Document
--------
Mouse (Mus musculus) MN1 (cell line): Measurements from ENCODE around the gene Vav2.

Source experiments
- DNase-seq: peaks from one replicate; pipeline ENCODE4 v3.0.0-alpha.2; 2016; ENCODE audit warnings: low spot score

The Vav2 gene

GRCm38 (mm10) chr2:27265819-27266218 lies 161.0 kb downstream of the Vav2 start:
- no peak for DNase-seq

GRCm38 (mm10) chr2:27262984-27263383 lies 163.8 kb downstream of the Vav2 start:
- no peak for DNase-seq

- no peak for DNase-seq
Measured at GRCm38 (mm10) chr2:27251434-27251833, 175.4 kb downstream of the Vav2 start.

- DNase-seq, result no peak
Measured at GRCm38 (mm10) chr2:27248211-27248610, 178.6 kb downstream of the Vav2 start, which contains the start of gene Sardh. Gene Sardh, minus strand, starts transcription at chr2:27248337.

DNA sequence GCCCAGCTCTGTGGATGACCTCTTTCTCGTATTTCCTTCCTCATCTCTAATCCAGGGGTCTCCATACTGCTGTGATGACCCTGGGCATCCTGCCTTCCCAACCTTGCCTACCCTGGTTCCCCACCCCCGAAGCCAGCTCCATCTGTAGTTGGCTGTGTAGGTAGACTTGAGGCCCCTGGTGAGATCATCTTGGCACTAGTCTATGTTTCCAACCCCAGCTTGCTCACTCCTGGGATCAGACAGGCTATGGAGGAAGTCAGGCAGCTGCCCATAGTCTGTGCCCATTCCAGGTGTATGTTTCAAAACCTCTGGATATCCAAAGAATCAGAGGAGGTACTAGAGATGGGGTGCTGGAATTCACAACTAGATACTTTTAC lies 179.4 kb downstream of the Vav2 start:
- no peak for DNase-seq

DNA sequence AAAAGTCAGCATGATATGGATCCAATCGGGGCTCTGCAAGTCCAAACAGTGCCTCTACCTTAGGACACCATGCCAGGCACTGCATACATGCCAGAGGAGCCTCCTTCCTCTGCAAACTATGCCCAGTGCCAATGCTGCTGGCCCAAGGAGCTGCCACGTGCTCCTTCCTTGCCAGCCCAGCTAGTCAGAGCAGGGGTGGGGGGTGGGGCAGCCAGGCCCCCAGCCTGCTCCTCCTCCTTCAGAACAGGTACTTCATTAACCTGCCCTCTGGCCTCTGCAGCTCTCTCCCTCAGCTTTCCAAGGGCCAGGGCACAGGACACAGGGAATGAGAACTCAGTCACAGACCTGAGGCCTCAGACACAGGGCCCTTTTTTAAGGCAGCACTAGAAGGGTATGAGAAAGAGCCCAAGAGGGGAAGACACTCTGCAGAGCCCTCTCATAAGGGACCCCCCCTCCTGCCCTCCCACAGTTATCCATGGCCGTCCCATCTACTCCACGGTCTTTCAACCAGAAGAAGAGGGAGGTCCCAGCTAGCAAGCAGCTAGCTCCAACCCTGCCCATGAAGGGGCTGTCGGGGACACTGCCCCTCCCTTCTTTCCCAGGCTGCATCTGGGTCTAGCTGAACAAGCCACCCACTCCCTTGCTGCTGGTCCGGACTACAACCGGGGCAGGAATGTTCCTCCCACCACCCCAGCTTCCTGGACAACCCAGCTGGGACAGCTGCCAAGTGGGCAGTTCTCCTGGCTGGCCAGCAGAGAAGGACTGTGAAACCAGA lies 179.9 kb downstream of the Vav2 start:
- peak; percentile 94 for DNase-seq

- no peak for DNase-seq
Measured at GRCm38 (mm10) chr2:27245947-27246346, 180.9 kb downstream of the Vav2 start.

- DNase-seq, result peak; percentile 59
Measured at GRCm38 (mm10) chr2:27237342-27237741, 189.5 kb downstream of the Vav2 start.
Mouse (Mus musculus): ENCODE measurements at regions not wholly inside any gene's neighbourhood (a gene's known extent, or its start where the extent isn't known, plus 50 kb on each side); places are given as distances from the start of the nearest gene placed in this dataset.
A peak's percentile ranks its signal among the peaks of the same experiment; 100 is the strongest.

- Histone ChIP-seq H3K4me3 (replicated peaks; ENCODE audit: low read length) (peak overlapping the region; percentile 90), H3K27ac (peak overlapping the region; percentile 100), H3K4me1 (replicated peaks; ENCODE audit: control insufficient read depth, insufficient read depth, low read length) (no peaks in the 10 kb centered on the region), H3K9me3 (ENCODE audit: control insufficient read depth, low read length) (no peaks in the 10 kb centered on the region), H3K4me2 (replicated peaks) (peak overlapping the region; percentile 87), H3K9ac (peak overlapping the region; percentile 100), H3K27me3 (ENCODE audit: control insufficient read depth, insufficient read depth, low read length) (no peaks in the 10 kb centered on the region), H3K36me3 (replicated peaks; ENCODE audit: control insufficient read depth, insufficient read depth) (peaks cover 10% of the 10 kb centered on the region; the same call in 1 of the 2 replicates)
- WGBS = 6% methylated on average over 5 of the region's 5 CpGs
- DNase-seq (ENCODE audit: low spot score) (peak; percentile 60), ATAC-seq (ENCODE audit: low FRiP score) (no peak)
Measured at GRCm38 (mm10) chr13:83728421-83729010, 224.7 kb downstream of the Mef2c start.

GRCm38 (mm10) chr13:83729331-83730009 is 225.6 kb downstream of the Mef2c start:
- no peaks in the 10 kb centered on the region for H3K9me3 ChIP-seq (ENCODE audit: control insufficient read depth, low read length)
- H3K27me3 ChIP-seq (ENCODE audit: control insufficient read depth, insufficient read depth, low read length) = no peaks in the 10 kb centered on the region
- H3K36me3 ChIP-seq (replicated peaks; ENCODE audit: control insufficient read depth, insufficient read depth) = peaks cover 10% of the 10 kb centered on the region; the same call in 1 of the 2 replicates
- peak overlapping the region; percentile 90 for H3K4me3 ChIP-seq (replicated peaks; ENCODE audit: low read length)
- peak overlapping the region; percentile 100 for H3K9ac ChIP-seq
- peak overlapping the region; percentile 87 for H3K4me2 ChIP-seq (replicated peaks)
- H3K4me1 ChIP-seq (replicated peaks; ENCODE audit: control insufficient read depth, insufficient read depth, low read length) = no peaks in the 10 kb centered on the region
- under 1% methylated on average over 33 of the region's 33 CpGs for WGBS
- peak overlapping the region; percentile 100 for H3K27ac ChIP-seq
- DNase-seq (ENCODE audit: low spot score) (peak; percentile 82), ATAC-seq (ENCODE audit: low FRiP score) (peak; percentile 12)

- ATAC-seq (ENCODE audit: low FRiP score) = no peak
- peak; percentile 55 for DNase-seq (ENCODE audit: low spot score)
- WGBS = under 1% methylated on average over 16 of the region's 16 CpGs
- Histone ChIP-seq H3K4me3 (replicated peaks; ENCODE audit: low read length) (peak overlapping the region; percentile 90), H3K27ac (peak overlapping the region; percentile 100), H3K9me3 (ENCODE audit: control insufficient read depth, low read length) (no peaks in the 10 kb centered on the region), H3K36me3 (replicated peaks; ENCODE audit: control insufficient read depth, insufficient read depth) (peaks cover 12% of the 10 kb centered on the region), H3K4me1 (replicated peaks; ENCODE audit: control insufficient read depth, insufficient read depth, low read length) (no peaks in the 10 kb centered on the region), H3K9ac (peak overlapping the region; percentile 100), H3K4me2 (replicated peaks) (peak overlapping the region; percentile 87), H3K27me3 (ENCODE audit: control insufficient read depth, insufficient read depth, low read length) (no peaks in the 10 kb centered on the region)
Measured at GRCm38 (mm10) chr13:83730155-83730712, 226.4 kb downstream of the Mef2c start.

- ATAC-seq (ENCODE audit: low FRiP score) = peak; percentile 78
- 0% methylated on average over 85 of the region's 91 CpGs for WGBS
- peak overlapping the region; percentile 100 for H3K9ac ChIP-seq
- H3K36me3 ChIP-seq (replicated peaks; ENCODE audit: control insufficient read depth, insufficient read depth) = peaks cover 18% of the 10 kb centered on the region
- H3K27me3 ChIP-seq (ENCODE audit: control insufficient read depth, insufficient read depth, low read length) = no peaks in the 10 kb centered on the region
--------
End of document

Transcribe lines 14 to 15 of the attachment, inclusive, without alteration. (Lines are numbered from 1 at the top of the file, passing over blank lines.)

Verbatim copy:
- no peak for DNase-seq

DNA sequence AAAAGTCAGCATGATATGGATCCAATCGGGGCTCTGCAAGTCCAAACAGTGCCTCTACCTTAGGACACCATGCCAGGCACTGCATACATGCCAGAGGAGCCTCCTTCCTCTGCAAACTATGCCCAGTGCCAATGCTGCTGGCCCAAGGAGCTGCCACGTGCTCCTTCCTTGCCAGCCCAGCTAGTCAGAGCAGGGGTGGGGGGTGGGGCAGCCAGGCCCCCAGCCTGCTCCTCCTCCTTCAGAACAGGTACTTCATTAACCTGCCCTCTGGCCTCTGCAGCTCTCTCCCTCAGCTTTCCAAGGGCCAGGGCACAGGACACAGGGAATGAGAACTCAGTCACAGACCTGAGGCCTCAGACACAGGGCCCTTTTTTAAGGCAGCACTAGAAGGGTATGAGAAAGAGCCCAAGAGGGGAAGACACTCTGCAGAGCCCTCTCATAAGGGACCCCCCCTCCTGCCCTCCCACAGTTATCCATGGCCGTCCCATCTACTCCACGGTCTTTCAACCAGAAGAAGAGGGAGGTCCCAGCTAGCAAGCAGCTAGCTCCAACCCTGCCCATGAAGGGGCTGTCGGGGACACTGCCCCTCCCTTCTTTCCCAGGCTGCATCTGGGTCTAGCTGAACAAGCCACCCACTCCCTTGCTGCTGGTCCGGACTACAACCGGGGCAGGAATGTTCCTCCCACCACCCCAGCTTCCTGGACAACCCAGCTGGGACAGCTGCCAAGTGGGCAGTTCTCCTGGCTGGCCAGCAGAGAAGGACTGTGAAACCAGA lies 179.9 kb downstream of the Vav2 start: